8 April-11 September, Guildhall Art Gallery
From the poetry of the Romantics to Shakespeare’s history plays, Greek myths to medieval folk tales, this fascinating exhibition explores the literary world’s enduring influence on visual art. Highlights include Fred Walker’s Ophelia’s Madness and Cedric’s Toast by John Gilbert, both of which form part of a comprehensive watercolour collection, while Pre-Raphaelite enthusiasts can see pieces by William Holman Hunt, John Everett Millais and George Frederic Watts. Holman Hunt’s Study for The Eve of Saint Agnes draws on Keats’ Romantic narrative poem to tell the story of Madeline and Porphyro – forbidden lovers from feuding families. A must for bookworms and art lovers alike.
Guildhall Yard, Basinghall Street, EC2V (cityoflondon.gov.uk)
William Dyce, George Herbert at Bemerton, 1860, oil on canvas. Guildhall Art Gallery, City of London
Bonnie & Clyde
From 9 April, The Arts Theatre
With a rousing score that includes Raise A Little Hell, This World Will Remember Me and Made In America, this beloved tale of crime and adventure has become a cult favourite in musical form. Joining Frances Mayli McCann and Jordan Luke Gage as the titular folk heroes are Olivier Award-winner George Maguire and West End star Natalie McQueen as Buck and Blanche Barrow (pictured). Fame-hungry young lovers Bonnie and Clyde are on a mission to chase their dreams, but when their bold and reckless behaviour spirals, the pair are forced to stay on the run, resorting to robbery and murder to survive. As the infamous duo’s notoriety grows, their inevitable downfall draws closer.
6-7 Great Newport Street, WC2H (bonnieandclydemusical.com)
13 April-14 May, Niru Ratnam Gallery
Having enjoyed a stellar career that included the Venice Biennale, the Tate Triennial, and even a spot on the Turner Prize shortlist, in 2013, Ataman turned his back on the art world. “I left both London and Istanbul, moved back to my ancestral land in deep Eastern Turkey, and focused on human struggle, on our relationship with nature, not only about what goes on in greater society but also at a personal level,” he says. Spread over two Soho art spaces, this is Ataman’s first solo show since that dramatic exit. At the Ganton Street gallery, The Stream is a thought-provoking work, which consists of a pyramid structure of twenty televisions, offering themes of rethinking and reconstruction, while over at Denham Place, Ataman will show photographic work from his new series Other Planets, which looks at the societal oppression of subject positions deemed ‘other’ by authorities.
23 Ganton Street, W1F and 6 Denman Place, Ham Yard, W1D (niruratnam.com)
Journey to the Moon 22, 2009
13 April-9 May, Lauderdale House
This local artist draws on her scientific and musical background to create eye-catching canvases. Working in acrylic and mixed media, Benton’s paintings are largely abstract, connecting central themes of the natural environment and rural landscapes. The exhibition, in Highgate’s historic Lauderdale House, is a retrospective of work spanning over 15 years of experimentation with media, styles and subject matter. A visual feast.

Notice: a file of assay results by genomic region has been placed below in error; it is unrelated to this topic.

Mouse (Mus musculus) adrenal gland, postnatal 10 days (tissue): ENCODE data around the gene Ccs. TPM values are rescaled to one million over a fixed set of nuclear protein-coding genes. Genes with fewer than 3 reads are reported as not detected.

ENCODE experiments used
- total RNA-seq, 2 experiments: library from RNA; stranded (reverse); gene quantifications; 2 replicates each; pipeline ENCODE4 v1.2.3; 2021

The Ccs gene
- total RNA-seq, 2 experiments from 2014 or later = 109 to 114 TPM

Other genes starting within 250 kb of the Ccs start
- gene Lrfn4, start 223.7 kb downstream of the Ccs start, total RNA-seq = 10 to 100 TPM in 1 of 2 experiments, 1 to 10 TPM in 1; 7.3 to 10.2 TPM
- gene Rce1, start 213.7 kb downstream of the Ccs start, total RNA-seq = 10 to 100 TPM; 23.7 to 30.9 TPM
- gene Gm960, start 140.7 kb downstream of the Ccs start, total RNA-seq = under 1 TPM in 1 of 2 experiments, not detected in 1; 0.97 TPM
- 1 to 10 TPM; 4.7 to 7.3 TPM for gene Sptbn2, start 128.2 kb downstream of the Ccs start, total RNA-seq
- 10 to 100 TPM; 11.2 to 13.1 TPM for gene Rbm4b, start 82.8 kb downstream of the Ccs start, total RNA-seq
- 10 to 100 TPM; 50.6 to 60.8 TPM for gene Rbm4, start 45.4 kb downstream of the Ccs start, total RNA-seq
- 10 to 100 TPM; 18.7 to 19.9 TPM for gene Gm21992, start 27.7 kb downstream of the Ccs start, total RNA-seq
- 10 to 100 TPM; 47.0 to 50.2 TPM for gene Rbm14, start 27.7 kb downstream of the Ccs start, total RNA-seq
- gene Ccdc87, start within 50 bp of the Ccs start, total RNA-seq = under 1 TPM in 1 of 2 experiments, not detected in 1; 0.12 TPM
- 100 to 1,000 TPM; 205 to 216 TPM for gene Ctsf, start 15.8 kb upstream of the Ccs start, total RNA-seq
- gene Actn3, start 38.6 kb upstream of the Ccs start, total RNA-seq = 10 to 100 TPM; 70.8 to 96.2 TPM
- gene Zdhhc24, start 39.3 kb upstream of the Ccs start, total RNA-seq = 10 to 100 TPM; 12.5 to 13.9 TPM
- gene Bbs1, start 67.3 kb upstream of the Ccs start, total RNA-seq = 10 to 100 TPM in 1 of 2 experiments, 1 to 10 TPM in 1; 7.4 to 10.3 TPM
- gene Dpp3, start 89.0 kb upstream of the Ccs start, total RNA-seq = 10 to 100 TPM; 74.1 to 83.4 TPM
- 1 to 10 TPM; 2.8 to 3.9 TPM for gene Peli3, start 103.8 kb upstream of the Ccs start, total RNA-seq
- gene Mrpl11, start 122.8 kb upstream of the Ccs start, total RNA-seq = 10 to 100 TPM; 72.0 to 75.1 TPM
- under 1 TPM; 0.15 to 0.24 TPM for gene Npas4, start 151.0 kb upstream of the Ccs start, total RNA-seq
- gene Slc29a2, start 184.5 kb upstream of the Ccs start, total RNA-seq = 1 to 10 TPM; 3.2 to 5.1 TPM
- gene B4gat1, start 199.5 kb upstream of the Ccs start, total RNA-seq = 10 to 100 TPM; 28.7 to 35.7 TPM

Waterlow Park, Highgate Hill, N6 (020 8348 8716; lauderdalehouse.co.uk)
Organised Chaos V 101x76cm Acrylic on canvas
From 15 April, Harold Pinter Theatre
Jodie Comer is revered for her versatility. This time, the Killing Eve actor makes her West End debut as Tessa, a young and brilliant barrister who loves to win. When an unexpected event occurs, she’s forced to confront the lines where the patriarchal power of the law, burden of proof, and morals diverge. Written by Suzie Miller and directed by Justin Martin, the one-woman play promises us a gripping ride, in which emotion and experience collide with the rules of the game.
Panton Street, SW1Y (03330 096 690; primafacieplay.com)
21 April-2 May, various venues
This much-loved, fiery music festival, which celebrates the best of Latin music, makes its triumphant return to the Capital after a forced two-year hiatus. As ever, we’re promised a sizzling line-up of musicians and performers, only this time, the festival is largely headlined by women. Pioneering French-Chilean vocalist Ana Tijoux, known for her unique blend of hip-hop, Latin pop and R&B, returns with a concert at the Jazz Cafe; Portuguese singer Sara Correia, whose voice sits somewhere between traditional fado and French chanson, makes her UK debut at the Union Chapel; while the seven-piece Las Adelitas, Europe’s only female Mariachi band, will be smashing stereotypes at Bethnal Green’s Rich Mix. Get your dancing shoes on!
Various London venues (comono.co.uk/la-linea)
Photo by David Liarte
Marylebone Food Festival
26 April-1 May, various venues
An unmissable diary date for London foodies, the Marylebone Food Festival returns this month, kicking off in style with a grand launch dinner at the glorious Grade I listed St Mary’s Church, Wyndham Place. Hosted by Jay Rayner and featuring some of the neighbourhood’s hottest eateries, the evening is hailed as the ultimate dining experience – with proceeds going to London charity The Food Chain, of which Rayner is a patron. Beyond opening night, Marylebone’s culinary finest will deliver an irresistible programme of wine dinners, workshops, supper clubs, feasts and book signings, all celebrating the area’s enviable mix of top dining and drinking destinations.
Various Marylebone venues, W1 (marylebonefoodfestival.com)